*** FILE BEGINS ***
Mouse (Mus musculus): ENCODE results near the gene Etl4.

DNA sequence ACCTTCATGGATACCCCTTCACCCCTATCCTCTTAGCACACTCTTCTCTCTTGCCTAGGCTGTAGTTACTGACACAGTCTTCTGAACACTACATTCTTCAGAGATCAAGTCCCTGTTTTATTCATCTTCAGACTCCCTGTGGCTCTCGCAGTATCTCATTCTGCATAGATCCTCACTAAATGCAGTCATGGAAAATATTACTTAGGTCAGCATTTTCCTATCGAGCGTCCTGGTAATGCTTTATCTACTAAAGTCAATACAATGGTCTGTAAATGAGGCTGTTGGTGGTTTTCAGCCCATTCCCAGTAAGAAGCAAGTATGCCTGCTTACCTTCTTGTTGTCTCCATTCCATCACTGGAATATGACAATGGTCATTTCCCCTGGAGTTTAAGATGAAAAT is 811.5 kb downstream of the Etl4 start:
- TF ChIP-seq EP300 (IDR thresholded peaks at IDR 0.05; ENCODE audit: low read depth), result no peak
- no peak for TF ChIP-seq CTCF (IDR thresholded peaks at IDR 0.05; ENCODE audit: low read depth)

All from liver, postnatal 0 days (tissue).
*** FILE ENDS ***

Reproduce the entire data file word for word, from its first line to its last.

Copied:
Mouse (Mus musculus): ENCODE results near the gene Etl4.

DNA sequence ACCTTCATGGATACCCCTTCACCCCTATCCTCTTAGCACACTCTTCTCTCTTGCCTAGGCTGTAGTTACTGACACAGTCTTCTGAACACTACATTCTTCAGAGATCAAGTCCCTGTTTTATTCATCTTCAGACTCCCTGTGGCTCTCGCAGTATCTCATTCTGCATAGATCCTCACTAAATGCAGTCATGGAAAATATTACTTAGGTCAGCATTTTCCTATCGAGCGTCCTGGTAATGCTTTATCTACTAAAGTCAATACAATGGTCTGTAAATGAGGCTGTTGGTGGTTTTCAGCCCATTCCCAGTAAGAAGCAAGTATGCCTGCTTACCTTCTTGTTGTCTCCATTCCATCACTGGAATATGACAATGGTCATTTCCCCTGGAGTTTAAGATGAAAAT is 811.5 kb downstream of the Etl4 start:
- TF ChIP-seq EP300 (IDR thresholded peaks at IDR 0.05; ENCODE audit: low read depth), result no peak
- no peak for TF ChIP-seq CTCF (IDR thresholded peaks at IDR 0.05; ENCODE audit: low read depth)

All from liver, postnatal 0 days (tissue).